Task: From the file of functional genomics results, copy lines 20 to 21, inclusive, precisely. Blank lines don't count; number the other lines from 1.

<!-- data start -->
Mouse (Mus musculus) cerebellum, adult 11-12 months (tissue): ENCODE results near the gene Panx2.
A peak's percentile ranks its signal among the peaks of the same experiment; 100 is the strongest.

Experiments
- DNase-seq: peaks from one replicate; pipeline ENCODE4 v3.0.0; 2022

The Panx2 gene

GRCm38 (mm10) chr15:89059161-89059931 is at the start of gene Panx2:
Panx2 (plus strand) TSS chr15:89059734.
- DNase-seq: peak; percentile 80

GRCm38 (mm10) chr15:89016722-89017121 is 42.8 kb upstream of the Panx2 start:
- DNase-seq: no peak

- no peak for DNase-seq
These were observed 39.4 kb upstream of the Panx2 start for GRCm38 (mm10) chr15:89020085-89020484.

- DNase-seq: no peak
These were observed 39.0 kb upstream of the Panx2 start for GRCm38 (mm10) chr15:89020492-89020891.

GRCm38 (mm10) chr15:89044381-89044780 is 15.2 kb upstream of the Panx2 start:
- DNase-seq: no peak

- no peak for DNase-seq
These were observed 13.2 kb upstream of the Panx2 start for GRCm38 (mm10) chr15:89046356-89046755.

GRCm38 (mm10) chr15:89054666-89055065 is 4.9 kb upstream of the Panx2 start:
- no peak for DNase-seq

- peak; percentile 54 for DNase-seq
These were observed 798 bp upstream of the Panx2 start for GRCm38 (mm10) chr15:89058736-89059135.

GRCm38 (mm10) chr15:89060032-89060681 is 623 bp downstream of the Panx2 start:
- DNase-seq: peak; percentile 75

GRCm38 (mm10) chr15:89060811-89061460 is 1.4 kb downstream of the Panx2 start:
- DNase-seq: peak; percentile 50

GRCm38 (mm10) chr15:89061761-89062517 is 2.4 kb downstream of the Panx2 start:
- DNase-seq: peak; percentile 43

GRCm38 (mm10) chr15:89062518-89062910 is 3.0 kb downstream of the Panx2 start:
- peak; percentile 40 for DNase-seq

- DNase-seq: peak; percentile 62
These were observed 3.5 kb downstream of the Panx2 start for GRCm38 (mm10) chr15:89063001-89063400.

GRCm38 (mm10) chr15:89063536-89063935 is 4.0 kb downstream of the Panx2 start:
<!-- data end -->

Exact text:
- no peak for DNase-seq

- peak; percentile 54 for DNase-seq